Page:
Get your full text copy in PDF
Lindsay James Riegler, Jean Neils-Strunjas, Suzanne Boyce, Shari L. Wade, Peter M. Scheifele
Med Sci Monit 2013; 19:269-275
We report findings from an intervention study using telehealth modalities to determine whether provision of telehealth services can improve access to care and increase adherence to cognitive therapy in veterans with mild traumatic brain injury (TBI) while matching traditional care in terms of outcomes.
Material and Methods: Veterans who were initially non-adherent to clinic-based cognitive therapy were offered a newly developed treatment. The control participants were selected from patient records of veterans who had completed cognitive treatment and matched to MOPS-VI participants on the basis of age, marital or relationship status, and composite memory index score. Baseline and post-treatment cognitive functioning as assessed by the Test of Memory and Learning 2nd Edition (TOMAL-2) was obtained for all participants. The MOPS-VI modules were designed to increase understanding of TBI and elicit problem-solving skills for attention and memory impairment.
Results: Sixty-seven percent of veterans (who were assigned to the MOPS-VI treatment group because they were initially non-adherent with the clinic-based treatment) completed the MOPS-VI telemedicine treatment. Results of a two-way analysis of Variance (ANOVA) comparing baseline and follow-up scores on the TOMAL-2 in the MOPS-VI and control groups revealed there was a significant pre-post assessment effect, indicating that participant’s memory and learning improved after treatment for both MOPS-VI and standard treatment groups. There was no significant difference between clinic-based treatment and MOPS-VI therapy.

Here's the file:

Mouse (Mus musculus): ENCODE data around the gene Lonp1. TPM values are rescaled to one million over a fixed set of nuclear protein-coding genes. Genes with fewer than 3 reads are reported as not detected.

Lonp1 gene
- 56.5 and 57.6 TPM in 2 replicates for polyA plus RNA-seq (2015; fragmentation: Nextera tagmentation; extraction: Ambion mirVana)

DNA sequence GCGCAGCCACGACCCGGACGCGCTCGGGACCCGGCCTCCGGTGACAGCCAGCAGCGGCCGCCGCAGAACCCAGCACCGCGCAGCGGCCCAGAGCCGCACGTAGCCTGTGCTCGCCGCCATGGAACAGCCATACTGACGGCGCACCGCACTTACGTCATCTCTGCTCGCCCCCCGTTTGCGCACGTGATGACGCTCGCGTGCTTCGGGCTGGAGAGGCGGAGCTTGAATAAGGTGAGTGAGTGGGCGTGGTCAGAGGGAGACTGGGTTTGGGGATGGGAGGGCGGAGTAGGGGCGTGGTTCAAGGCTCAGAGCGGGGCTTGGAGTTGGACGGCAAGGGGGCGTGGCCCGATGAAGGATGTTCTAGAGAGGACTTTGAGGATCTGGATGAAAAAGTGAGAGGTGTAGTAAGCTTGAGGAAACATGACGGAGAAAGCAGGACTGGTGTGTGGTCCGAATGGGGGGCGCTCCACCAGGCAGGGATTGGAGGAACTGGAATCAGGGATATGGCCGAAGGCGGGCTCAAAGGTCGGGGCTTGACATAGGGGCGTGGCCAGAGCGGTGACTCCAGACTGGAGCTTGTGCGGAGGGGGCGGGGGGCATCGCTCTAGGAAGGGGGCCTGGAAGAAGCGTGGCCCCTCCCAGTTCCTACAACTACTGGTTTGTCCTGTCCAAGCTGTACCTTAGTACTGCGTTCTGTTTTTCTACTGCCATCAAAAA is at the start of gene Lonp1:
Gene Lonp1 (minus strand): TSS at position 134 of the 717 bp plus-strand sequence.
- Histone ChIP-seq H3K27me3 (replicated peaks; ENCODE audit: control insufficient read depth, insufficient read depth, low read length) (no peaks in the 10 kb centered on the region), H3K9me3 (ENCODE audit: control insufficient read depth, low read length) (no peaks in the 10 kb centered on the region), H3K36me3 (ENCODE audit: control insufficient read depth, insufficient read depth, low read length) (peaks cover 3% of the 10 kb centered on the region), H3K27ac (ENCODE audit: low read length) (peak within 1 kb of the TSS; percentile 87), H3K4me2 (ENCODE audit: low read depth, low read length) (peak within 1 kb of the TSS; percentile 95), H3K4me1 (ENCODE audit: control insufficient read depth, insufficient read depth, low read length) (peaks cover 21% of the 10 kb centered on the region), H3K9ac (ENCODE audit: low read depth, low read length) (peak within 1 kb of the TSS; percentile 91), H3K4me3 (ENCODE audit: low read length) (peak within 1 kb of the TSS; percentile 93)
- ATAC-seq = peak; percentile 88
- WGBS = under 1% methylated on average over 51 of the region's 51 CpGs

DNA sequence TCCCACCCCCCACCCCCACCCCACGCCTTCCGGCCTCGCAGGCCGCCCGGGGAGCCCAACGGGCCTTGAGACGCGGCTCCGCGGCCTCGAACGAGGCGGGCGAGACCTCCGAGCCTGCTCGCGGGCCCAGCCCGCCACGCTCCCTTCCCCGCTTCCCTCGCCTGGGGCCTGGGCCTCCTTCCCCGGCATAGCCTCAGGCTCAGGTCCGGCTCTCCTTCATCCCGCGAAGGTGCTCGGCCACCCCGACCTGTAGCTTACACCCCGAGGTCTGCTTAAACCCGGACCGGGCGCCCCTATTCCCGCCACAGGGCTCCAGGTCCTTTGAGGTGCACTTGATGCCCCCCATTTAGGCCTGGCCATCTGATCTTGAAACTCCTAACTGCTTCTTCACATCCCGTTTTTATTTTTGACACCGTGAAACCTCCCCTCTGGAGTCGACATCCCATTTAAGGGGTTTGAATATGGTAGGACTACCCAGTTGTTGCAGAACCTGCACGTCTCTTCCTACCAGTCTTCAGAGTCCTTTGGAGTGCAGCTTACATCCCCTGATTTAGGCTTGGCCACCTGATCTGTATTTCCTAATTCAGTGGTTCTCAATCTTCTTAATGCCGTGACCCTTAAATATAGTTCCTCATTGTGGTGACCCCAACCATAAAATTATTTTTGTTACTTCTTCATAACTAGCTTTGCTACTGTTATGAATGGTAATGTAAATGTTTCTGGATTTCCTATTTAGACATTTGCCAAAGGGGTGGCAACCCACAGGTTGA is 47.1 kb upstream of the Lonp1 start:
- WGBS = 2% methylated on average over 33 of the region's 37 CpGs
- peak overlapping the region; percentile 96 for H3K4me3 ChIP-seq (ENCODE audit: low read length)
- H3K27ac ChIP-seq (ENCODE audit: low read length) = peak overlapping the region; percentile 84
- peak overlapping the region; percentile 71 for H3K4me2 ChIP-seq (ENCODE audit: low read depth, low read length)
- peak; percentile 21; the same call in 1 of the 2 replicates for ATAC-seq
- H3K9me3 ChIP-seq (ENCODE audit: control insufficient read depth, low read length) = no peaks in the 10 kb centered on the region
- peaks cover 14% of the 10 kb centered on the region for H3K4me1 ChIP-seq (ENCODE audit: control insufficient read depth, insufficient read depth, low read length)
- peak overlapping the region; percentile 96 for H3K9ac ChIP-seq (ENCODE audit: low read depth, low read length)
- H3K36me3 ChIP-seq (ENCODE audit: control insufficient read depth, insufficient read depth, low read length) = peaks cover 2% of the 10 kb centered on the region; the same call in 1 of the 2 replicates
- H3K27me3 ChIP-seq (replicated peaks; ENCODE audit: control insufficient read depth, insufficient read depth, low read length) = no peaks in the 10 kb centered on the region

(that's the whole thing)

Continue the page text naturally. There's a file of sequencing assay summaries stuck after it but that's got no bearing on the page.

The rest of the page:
Conclusions: Preliminary evidence supports the efficacy of the treatment, defined as increased compliance in completing the treatment program, and improvements in standardized memory and learning test results comparable to those following clinic-based treatment.